As with most older homes a fascinating, connected story involves former inhabitants of a residence. The narrative of how they lived is an important detail, but also of note, is their passing. In many cases, former owners died in their homes. The majestic home at 422 S. Sergeant was, itself, no stranger to death.
The Schifferdecker Family
The year 1915 was both tragic and sad for the Schifferdecker family. Charles Schifferdecker, his wife Wilhelmina, and her mother Frederika Martens, died within a two-month period. All three passed away at their home at 422 Sergeant.
Wilhelmina died first on October 20, 1915. The Joplin Globe reported she died from heart disease, superinduced by cancer. Shortly before her passing, Wilhelmina received several radiation treatments at a Cincinnati, Ohio hospital.
Distraught about his wife’s death, Charles passed away ten days later on October 30. The Joplin Globe reported that Schifferdecker’s death was due to diabetes and Bright’s disease. (Bright’s disease is an historical reference to a kidney disorder, presently referred to as acute or chronic nephritis.)
Frederika Martens, the lesser known of the Schifferdecker family, died at 1:30 pm on December 16, 1915 from a severe attack of “la grippe,” better known as influenza. Prior to the funeral, her body laid in state at the home. On the day of her funeral, a short prayer service was held at the residence before the body was transported to the German Lutheran Church at 9th Street and Moffet. (Martens was born in Germany in 1829 and came to America in 1869 with her husband Johann Wilhelm Theodore Martens. They settled in Iowa until moving to Joplin in 1879.)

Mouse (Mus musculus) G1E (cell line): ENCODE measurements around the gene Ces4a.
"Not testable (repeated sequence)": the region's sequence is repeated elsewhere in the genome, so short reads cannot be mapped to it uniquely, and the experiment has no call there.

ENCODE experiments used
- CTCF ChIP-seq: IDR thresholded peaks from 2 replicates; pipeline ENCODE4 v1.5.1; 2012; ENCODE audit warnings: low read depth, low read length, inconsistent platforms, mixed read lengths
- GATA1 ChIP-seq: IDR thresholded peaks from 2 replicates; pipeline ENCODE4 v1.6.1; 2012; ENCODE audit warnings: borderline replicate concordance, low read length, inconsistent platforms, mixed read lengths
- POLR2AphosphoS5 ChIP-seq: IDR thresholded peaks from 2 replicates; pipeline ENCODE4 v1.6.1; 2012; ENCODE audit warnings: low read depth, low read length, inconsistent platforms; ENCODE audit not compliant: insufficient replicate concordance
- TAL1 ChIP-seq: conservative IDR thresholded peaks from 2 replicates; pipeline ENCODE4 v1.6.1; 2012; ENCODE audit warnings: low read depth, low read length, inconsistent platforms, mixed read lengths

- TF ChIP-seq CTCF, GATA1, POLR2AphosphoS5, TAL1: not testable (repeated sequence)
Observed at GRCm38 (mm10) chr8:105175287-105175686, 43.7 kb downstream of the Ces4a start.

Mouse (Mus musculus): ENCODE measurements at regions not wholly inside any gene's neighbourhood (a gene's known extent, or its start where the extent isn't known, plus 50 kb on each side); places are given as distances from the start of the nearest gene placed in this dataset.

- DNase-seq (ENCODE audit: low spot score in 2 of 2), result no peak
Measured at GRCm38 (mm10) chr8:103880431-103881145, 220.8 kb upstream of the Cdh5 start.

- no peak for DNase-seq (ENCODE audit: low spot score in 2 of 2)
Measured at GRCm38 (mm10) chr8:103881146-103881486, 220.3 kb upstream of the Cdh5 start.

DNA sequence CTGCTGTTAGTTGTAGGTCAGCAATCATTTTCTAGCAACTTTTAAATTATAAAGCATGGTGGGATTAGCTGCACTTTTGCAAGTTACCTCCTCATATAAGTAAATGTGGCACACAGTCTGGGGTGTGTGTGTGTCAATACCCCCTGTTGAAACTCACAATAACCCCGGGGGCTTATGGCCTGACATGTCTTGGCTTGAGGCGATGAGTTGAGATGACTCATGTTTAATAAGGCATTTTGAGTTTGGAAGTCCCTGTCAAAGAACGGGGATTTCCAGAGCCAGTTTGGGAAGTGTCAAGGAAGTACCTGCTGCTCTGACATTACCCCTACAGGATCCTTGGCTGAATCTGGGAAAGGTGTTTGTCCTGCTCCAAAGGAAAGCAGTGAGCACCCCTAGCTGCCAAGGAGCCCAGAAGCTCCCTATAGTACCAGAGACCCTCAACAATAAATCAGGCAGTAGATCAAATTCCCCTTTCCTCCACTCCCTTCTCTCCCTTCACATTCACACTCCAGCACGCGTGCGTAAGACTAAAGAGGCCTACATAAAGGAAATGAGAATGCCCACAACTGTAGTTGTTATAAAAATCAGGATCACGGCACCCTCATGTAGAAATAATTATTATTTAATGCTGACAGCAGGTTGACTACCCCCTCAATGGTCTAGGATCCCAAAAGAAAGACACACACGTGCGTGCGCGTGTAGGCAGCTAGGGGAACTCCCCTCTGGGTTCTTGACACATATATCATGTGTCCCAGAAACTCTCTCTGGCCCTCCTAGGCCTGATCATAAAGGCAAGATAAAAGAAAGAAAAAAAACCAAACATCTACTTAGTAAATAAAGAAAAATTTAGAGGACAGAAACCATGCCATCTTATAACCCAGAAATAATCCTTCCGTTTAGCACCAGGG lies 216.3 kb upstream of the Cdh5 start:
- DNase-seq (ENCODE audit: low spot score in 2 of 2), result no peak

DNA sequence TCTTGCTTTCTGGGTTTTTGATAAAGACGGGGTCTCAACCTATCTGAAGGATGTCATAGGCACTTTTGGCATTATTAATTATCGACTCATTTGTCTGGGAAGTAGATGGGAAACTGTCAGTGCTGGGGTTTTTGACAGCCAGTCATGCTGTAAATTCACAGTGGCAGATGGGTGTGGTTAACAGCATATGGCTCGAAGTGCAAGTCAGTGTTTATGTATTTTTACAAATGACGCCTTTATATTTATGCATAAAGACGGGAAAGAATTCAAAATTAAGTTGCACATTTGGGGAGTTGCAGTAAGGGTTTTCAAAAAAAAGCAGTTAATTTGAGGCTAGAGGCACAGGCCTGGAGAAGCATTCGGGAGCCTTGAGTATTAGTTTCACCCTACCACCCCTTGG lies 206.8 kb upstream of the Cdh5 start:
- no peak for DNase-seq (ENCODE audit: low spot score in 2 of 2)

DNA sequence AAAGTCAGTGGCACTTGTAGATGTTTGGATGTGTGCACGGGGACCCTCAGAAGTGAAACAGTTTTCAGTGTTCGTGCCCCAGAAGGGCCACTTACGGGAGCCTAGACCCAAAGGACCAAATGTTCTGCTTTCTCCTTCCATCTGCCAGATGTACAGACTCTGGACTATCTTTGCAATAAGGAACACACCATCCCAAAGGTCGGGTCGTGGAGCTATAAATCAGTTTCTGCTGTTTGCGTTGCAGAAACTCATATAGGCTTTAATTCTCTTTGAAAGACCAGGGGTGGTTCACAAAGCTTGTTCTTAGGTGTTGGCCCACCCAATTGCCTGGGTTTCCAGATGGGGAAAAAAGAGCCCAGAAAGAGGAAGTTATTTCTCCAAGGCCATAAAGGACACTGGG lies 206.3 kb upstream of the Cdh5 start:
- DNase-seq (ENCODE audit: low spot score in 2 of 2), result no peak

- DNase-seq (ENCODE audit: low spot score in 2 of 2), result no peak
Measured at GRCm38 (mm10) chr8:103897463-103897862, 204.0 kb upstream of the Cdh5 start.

Another occupant of 422 Sergeant died unexpectedly on October 19, 1936. At the age of 58, Dr. Leon Hurwitz passed away at 7:45 pm from a heart attack. He was the first occupant other than a relative of the Schifferdecker family to reside at the famed structure—living at 422 Sergeant for more than 16 years. Dr. Hurwitz graduated from Barnes Medical College in St. Louis, and soon thereafter relocated to Joplin. He had a doctor’s office at 419 ½ Main and sold patented medicines throughout the region. The Joplin Globe reported that Dr. Hurwitz “held the formula for the medicines which were manufactured by a large drug company.”
By 1949, the home known for its majestic tower was the final resting place for numerous bodies waiting in state as the former residence was converted into the Hulburt-Glover Mortuary. At the turn of the century, Hulburt Undertaking Company was established by W. K. Hulburt during the days of horse-drawn ambulances and hearses. Following W. K.’s death, his sons Perry and Newell Hurlbut took over the family business. During the late 1940s, Newell sold his business interest to Dale Glover. It was during this time that the Schifferdecker home was purchased and converted from a family residence into a funeral home.
The Freeman Family